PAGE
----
When evaluating prospective decision sciences talent, organisations will need to evaluate candidates on their ability to think from ‘first principles’, and learn continuously by displaying a sense of inquisitiveness in their spheres of academic and extracurricular life. Inculcating the art of asking the right questions at the right time and maintaining objectivity are crucial to problem solving. Candidates’ ability to solve problems can also be further gauged on their “out-of-the-box” thinking, and tendency to take new challenges head on.

To enhance these skills, organisations will need to substantially invest in continuous and holistic training of selected candidates. And in the field of decision sciences and analytics, this training must encompass skills necessary for consulting, structured thinking, advanced statistics, analytical techniques, design thinking, machine learning along with a real-time understanding of industry verticals and business functions such as marketing, risk, and supply chain. Hence, a well- designed recruitment program to test these primary skills is paramount.
Appreciating the new ‘IP’ – ‘Inter-disciplinary Perspective’
Contrary to popular job descriptions, the role of the Decision Scientist extends beyond designated tasks or single skill experts. Decision Scientists are required to be versatile in their ability, combining both the right brained heuristics with left brained logic to exhibit a multi-disciplinary skillset. These candidates must have more than just a quantitative aptitude and number crunching skills. They should also be able to grasp the nuances of the business, abstract and synthesize, communicate their findings and insights effectively ensuring a balance of hypothesis and discovery-driven approach to problem solving.  They should be able to view the problem landscape holistically, look at seemingly unrelated problems and identify linkages and interconnections between.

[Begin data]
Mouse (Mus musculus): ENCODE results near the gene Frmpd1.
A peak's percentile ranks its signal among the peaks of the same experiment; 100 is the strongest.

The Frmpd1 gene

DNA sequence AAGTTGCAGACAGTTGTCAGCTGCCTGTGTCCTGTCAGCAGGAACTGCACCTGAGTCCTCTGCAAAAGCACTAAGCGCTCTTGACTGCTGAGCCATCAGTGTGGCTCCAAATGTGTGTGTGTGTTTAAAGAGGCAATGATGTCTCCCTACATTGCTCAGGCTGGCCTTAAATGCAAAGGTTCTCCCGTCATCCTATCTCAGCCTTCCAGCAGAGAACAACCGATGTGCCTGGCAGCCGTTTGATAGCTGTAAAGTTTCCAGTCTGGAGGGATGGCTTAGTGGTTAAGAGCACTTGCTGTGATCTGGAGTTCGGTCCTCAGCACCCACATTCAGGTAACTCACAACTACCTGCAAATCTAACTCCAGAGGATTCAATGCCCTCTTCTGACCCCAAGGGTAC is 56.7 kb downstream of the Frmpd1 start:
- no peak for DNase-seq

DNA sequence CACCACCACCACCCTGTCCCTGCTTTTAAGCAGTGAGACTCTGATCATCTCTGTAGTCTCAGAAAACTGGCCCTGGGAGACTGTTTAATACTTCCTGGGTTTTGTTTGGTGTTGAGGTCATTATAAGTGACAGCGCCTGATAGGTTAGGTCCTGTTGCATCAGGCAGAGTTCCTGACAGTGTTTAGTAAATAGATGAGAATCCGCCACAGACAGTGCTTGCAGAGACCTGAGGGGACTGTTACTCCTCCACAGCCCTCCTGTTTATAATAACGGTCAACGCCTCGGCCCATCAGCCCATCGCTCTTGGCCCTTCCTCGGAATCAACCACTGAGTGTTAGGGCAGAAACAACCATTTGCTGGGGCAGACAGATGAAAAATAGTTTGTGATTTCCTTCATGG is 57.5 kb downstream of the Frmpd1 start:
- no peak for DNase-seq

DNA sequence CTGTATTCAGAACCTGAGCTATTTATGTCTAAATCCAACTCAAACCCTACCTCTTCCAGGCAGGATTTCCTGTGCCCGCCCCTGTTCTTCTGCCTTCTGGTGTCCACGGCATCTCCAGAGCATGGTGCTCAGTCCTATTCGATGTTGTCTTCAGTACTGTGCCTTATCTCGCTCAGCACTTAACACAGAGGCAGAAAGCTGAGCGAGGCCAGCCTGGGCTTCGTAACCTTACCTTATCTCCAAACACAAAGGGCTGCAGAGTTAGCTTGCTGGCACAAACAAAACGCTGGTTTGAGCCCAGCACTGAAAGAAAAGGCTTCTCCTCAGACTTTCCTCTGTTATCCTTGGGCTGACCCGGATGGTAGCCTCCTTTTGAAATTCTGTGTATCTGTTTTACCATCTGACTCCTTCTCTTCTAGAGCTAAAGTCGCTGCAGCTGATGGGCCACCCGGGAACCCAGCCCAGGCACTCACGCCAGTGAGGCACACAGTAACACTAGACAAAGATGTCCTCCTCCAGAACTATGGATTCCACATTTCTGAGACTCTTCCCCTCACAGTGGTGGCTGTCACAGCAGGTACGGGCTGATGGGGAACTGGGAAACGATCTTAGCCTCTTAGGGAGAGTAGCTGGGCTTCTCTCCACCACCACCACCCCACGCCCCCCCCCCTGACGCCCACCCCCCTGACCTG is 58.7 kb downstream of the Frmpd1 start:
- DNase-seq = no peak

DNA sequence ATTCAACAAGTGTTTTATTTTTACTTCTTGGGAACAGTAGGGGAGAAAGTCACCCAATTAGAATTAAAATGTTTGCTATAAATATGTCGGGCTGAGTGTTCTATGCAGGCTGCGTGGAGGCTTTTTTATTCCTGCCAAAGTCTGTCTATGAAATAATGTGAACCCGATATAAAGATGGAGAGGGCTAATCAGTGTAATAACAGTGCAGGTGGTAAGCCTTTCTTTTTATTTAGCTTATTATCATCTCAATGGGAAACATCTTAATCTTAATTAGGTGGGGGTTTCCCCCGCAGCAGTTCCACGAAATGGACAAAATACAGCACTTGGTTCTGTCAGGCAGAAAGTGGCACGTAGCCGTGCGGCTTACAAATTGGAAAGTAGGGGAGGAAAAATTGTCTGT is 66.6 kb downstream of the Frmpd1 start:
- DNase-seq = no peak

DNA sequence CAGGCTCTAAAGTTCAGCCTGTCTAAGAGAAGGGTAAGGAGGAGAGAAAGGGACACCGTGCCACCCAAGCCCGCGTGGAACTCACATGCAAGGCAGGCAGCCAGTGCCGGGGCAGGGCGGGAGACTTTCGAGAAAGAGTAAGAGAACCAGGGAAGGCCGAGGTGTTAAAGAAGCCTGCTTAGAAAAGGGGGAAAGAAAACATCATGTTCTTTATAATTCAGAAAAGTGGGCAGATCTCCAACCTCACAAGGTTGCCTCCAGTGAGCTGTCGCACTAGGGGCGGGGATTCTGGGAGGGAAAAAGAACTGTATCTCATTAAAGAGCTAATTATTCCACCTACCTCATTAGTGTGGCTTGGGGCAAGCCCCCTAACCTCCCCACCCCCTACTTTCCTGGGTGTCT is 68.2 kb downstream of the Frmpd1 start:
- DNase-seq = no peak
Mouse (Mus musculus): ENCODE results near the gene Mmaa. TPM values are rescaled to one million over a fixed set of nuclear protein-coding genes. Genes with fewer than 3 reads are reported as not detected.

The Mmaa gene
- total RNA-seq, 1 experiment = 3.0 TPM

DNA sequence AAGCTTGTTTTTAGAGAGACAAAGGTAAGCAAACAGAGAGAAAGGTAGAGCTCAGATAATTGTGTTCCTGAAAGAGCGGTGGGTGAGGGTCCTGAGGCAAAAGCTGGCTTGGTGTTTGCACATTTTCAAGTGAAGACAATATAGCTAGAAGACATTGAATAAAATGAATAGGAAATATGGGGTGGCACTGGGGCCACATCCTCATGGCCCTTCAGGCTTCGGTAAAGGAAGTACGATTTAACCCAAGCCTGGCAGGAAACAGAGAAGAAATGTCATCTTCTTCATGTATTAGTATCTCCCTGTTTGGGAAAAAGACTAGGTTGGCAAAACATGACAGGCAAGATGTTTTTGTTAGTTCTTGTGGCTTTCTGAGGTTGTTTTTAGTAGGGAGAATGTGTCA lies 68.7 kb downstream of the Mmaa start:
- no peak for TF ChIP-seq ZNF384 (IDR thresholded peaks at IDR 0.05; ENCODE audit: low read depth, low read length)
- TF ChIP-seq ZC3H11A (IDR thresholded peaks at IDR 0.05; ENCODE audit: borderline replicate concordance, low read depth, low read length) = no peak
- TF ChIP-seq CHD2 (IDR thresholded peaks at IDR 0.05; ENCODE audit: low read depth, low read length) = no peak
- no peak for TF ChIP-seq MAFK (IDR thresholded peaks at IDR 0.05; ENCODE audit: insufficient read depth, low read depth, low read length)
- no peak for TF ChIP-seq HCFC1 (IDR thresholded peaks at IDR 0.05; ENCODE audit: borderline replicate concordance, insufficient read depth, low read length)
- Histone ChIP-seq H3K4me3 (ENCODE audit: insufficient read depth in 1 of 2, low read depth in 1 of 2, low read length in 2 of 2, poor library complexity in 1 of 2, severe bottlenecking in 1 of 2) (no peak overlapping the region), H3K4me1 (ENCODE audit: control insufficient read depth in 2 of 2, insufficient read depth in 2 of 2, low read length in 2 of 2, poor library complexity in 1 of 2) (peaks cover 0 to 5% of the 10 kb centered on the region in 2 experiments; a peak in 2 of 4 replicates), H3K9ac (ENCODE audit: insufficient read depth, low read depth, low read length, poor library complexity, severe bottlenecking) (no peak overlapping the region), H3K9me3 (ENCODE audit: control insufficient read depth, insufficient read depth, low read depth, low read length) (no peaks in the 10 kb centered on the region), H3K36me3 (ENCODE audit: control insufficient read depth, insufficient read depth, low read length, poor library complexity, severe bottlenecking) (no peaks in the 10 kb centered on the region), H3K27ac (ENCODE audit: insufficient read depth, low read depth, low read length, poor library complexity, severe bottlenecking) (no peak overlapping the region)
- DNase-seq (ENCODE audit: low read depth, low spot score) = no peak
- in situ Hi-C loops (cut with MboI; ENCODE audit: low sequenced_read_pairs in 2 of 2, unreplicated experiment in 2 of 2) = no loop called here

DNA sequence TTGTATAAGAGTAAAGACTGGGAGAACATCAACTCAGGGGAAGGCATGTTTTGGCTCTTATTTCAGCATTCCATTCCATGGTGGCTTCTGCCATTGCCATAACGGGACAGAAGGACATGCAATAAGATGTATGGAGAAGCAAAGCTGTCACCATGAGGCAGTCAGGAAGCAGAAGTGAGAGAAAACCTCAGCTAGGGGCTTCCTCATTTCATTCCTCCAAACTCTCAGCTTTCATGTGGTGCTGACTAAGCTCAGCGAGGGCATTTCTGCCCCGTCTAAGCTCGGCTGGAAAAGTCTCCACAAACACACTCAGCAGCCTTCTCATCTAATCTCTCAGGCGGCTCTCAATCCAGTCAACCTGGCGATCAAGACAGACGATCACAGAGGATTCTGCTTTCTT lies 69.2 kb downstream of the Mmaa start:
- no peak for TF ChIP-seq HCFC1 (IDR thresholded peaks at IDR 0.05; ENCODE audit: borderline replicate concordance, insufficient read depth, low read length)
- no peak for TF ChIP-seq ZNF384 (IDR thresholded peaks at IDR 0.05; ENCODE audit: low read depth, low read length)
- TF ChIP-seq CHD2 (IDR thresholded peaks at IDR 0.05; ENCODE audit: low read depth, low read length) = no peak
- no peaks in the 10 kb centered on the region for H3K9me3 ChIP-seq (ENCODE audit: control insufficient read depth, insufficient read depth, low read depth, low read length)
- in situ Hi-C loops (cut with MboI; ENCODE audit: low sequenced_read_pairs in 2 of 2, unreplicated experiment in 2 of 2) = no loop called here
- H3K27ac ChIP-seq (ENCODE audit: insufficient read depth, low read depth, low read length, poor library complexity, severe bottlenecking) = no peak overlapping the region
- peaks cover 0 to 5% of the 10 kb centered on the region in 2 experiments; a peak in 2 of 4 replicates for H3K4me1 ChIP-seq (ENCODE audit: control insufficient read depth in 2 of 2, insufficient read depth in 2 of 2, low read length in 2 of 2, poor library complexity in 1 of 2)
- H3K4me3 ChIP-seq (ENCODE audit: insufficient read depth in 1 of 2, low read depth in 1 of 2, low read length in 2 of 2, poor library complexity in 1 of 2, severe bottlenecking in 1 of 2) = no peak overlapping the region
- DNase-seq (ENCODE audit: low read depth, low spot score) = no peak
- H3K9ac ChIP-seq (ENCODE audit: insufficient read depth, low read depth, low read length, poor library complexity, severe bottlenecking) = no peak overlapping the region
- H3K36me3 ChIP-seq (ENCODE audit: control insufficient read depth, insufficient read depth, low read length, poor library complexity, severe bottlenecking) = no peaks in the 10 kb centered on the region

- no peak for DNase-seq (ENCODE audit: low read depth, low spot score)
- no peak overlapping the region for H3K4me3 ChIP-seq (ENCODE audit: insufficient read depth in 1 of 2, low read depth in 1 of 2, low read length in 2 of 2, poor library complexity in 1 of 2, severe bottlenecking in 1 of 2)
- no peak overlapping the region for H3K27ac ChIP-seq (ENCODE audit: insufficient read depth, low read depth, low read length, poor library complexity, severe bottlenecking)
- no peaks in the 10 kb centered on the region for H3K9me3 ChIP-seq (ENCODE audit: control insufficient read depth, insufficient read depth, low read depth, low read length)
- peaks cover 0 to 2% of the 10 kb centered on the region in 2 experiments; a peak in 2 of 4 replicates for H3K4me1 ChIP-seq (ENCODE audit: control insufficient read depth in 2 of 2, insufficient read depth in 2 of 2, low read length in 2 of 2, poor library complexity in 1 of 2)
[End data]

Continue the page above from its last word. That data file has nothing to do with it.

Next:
As these decision sciences professionals move up the rungs to take on bigger roles, their traits evolve to accommodate client relationships, people management and delivery management across global teams.  Hence it is critical for organisations to design innovative hiring practices that can evaluate candidates for all-round fitment.

The end objective? A decision scientist needs to connect the dots to a business problem through exploration, understand and appreciate the world of business problems in its entirety in order to extract maximum value and create maximum impact.

About the author
Rajat Mishra is Regional Head, Mu Sigma